Econ 101: Price Controls on Rent Would Cause Further Housing Shortages in CA

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Posted by Derek Peterson on Monday, July 29th, 2019, 9:20 AM PERMALINK

In a basic economics class, students are taught that price controls result in shortages and rationing. This is not just a theory, but a fact that has been well-documented throughout history.

Yet, price controls are exactly what some California lawmakers are hoping to impose on the hardworking people across the Golden State. If implemented, Assembly Bill 1482, which was recently approved by the Senate Judiciary committee, would make it illegal for property owners to raise rent by more than 7 percent, plus the Consumer Price Index in a given year.

While it is no secret that the cost of renting in California is among the highest in the country, AB 1482 is a feel good “solution” that does not address the root of the problem, and would result in negative consequences.

Basic economics teaches that when demand for a good or service is high while supply is low, prices increase. This is what is currently happening in the California housing market. Demand for housing is high, but the supply of available housing is low. As a result, the price of rent has skyrocketed.

AB 1482, which “treats” the symptoms, would actually exacerbate California’s housing supply problem. Under the status quo, it is more costly and complex to develop properties in California than almost every other state.

Just look at the permitting process, for example. In San Francisco, it takes an average of 3.8 years to obtain a permit for a project that would build ten or more units. Meanwhile, the national average for projects of the same size to receive a permit is just 2.1 months.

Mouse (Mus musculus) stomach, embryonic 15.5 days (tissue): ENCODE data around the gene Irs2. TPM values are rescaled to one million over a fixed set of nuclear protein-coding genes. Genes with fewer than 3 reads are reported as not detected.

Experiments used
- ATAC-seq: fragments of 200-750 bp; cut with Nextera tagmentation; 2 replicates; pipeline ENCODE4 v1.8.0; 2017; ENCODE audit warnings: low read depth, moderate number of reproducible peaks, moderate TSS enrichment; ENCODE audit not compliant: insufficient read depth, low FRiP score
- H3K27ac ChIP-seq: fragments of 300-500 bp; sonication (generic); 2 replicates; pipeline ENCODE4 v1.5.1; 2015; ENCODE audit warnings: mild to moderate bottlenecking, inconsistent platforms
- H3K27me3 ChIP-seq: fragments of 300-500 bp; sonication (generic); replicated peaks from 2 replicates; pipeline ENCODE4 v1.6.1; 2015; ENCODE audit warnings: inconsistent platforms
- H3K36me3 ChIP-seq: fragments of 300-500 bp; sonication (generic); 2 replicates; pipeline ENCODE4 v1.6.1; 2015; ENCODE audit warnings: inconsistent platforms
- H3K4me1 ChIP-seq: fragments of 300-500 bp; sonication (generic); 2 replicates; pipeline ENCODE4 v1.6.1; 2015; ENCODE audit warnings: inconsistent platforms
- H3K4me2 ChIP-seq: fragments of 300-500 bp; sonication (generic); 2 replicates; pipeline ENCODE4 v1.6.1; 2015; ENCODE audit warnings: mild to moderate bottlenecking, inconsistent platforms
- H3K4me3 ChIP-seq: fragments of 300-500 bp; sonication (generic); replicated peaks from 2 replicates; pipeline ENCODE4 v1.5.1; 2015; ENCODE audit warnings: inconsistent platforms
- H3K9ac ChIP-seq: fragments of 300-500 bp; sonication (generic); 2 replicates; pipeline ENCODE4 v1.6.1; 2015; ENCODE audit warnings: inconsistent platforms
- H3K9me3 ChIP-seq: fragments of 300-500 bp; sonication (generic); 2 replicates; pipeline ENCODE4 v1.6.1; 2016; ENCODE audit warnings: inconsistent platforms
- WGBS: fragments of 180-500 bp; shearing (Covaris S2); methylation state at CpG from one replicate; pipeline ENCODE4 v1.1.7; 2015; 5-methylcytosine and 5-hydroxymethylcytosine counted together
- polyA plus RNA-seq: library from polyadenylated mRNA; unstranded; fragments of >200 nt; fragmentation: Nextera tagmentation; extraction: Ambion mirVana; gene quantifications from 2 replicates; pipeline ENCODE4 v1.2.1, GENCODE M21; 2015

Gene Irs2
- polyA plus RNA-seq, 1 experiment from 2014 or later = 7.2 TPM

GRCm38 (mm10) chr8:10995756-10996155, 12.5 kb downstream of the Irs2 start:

The tax burden in California is also a major deterrent to investment. California’s top marginal corporate income tax rate ranks among the highest in the nation, at 8.84 percent, and its top marginal individual income tax rate of 13.30 percent is the highest in the nation.

As such, placing an arbitrary ceiling on rent in California, which would make it even more difficult to recover the cost of development, would result in even less investment. Indeed, there is widespread agreement among economists about the harm that is caused by rent control. Economist Assar Lindbeck, who chaired the Nobel prize committee for 14 years, said rent control is “the most efficient technique presently known to destroy a city—except for bombing.”

Rather than imposing rent controls on landlords, California lawmakers should focus on reducing barriers to housing development. Getting government out of the way and allowing for increased supply and competition is the best way to naturally drive down costs without risk of negative consequences.

Photo Credit: Don McCullough

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